Q. Will I learn how to cite websites and online publications in MLA style? MLA style in general?
A. MLA style was developed in order to help us all communicate more effectively by following standards. It's like rules of the road; we all share some basic traffic rules, such as driving in the right lane and stopping on red. MLA citations work similarly. They signal readers and researchers that you are drawing on the intellectual work of another. We will cover MLA citation style briefly in class, but your textbook is your guide. Don’t expect to become a master of MLA style; even veteran writers rely on MLA stylebooks rather than memory. Take care to follow these guidelines in research and writing, no matter if a research journal, notes, sketch, or early draft. Every single time you write (or paste) something that draws on someone else’s ideas, words, images, etc., cite the source.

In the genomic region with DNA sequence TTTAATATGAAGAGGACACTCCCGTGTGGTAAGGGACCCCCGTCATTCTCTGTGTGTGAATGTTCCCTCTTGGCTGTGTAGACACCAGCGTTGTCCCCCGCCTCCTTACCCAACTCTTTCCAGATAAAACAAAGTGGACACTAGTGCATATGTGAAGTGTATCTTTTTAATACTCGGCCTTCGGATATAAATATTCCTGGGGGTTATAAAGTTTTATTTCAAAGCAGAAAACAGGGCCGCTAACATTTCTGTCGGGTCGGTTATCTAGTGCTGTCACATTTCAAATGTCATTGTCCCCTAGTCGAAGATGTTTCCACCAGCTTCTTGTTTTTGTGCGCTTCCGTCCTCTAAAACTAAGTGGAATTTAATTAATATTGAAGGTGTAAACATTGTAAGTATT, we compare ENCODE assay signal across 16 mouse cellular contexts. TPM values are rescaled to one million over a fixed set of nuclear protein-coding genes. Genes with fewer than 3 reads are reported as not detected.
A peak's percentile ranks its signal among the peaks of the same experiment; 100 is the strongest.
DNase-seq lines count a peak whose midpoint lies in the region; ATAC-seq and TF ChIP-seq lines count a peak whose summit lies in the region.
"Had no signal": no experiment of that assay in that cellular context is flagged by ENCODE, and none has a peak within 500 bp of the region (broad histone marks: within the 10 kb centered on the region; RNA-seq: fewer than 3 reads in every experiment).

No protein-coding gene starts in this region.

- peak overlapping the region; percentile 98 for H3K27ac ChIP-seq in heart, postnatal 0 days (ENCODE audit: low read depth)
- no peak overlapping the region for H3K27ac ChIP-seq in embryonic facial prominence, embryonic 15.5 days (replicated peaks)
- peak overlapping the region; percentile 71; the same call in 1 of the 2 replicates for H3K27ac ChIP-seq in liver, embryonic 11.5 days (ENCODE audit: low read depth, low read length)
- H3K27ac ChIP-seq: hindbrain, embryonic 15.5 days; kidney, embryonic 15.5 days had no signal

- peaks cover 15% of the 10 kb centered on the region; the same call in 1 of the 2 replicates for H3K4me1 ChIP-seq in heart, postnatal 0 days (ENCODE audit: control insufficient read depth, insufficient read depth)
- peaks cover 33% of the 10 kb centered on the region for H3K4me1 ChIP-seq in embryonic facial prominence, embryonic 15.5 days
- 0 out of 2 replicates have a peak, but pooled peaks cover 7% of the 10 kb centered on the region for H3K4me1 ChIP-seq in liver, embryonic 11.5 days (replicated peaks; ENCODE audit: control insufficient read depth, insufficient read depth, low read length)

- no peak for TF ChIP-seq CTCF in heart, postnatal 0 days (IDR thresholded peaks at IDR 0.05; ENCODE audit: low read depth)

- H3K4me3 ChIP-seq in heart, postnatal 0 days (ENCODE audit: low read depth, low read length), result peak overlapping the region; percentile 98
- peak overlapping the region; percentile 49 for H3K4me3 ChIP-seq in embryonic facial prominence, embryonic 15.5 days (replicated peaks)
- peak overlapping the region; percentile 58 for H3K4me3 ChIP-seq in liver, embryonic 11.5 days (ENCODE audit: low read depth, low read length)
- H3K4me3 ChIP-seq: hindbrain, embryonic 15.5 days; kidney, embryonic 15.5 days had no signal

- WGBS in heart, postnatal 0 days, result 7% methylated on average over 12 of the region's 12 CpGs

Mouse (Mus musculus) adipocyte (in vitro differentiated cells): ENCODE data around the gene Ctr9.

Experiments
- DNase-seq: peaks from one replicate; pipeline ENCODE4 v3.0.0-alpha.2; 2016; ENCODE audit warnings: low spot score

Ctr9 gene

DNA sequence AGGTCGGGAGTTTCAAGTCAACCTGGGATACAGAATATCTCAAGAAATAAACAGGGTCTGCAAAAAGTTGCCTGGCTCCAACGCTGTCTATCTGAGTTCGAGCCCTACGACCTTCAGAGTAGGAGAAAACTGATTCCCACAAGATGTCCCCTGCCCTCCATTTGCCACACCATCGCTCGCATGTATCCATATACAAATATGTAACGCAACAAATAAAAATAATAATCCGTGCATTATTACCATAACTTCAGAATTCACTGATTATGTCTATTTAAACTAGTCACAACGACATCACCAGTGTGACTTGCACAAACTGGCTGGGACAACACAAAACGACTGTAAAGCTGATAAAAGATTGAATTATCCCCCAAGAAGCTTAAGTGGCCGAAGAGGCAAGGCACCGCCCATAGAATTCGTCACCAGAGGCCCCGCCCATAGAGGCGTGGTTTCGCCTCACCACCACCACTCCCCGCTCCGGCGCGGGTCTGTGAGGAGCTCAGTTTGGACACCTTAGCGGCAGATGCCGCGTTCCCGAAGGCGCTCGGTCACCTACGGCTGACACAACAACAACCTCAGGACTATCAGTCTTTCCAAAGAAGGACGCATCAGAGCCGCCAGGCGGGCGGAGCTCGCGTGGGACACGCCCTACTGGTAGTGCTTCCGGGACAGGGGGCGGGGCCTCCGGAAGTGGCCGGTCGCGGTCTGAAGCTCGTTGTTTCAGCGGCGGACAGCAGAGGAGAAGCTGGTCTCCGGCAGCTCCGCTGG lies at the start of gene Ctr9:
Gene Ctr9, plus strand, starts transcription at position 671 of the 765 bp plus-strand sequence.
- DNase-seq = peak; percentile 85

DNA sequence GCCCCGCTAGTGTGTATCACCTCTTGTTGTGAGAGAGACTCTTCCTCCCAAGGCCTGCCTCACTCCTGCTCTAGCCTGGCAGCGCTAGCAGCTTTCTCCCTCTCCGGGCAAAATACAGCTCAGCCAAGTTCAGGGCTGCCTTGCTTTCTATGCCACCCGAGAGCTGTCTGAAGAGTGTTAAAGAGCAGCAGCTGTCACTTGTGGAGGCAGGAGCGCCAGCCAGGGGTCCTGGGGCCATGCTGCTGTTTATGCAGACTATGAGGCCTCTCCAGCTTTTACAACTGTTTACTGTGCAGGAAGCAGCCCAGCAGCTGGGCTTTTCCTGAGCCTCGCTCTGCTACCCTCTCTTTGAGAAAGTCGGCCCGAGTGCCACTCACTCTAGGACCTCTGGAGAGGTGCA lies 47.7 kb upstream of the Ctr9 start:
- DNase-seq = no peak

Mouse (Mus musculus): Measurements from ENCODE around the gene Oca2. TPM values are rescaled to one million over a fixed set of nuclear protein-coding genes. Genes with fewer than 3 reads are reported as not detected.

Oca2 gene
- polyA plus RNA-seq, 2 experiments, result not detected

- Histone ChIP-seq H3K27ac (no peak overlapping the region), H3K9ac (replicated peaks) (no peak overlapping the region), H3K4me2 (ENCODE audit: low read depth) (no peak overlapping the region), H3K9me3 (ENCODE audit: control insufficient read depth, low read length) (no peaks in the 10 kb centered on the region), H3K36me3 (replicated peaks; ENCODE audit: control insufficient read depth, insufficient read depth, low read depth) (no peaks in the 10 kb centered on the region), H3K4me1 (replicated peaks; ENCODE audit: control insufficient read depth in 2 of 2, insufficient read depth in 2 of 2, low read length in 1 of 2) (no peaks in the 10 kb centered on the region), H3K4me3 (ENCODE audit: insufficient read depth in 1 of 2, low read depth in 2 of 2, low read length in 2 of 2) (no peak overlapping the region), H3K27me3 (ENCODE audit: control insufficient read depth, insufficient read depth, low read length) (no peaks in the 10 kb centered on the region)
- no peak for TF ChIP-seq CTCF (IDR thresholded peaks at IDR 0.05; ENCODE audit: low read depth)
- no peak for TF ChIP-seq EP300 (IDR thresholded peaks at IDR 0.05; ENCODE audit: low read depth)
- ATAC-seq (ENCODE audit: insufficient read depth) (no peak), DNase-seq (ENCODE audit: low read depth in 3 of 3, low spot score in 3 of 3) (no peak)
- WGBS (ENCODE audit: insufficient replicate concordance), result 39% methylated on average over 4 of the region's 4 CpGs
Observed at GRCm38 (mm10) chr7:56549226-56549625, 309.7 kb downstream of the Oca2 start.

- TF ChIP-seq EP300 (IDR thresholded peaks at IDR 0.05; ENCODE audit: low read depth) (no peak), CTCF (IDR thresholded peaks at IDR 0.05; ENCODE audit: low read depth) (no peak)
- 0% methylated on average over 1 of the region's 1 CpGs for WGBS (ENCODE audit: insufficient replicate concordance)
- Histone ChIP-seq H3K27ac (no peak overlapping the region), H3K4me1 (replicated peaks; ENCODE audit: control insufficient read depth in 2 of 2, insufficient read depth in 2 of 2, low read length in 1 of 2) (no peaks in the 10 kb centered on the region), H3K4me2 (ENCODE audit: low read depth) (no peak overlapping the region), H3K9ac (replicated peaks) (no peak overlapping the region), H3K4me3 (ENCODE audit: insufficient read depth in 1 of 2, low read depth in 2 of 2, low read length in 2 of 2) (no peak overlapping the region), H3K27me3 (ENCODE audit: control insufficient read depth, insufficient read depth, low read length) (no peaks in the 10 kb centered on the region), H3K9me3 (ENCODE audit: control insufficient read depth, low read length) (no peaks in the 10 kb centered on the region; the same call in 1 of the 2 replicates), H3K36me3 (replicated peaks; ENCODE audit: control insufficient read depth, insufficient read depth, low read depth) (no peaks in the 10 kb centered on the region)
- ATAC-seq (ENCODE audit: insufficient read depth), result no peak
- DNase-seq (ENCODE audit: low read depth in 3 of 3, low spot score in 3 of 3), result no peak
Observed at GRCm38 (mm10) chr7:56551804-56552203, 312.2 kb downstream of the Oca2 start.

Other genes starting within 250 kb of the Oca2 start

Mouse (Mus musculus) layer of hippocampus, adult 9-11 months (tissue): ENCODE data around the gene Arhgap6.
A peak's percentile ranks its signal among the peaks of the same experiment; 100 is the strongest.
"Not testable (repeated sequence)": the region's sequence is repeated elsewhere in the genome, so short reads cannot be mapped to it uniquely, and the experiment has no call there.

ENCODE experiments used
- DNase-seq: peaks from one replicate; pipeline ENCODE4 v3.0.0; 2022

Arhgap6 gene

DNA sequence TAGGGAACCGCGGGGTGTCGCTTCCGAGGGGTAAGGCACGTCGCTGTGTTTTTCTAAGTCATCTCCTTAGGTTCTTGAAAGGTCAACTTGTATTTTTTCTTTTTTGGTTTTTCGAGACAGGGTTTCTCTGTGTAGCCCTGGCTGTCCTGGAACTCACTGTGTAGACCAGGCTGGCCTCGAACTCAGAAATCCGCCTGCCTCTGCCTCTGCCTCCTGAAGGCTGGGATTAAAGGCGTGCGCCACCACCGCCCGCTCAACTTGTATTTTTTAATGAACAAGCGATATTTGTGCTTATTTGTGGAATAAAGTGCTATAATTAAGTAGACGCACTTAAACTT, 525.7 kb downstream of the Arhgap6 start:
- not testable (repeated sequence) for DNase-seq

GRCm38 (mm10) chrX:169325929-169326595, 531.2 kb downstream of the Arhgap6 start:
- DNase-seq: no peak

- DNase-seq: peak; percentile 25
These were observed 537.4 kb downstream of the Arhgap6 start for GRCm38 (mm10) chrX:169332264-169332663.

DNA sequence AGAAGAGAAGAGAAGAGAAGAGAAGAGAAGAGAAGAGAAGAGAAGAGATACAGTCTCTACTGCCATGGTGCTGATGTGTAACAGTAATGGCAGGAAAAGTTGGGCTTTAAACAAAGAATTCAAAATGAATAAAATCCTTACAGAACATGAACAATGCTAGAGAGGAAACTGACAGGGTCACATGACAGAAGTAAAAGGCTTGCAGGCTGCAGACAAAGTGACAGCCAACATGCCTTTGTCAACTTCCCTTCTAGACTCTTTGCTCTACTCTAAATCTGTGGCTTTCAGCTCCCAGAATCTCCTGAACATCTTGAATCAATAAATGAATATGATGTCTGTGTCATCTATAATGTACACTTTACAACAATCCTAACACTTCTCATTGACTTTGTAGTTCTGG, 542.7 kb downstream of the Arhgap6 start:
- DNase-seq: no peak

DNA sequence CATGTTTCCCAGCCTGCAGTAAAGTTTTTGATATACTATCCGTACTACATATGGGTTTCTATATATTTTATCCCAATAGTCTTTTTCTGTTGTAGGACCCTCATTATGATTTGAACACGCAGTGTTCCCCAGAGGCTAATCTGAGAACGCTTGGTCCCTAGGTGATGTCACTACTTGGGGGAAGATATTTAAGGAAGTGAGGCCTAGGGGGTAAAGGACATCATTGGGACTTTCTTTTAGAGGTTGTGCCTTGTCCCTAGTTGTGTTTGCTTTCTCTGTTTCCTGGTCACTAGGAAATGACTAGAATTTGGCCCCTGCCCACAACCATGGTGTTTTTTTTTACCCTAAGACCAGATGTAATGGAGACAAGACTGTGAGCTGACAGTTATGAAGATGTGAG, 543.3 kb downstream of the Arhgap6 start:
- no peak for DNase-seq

Q. Am I doing “Works Cited” the right way? Can I abbreviate in-line citations if I have used them previously?
A. Find the answers to these questions and more in chapter 24 of the EAA textbook, “MLA Style.”
Q. How do I format my document?
A. By now, you should be following the Formatting Requirements for the class. Campus computer lab staff can also help with this. If you mean structure and organization, see How should I organize the PAE, above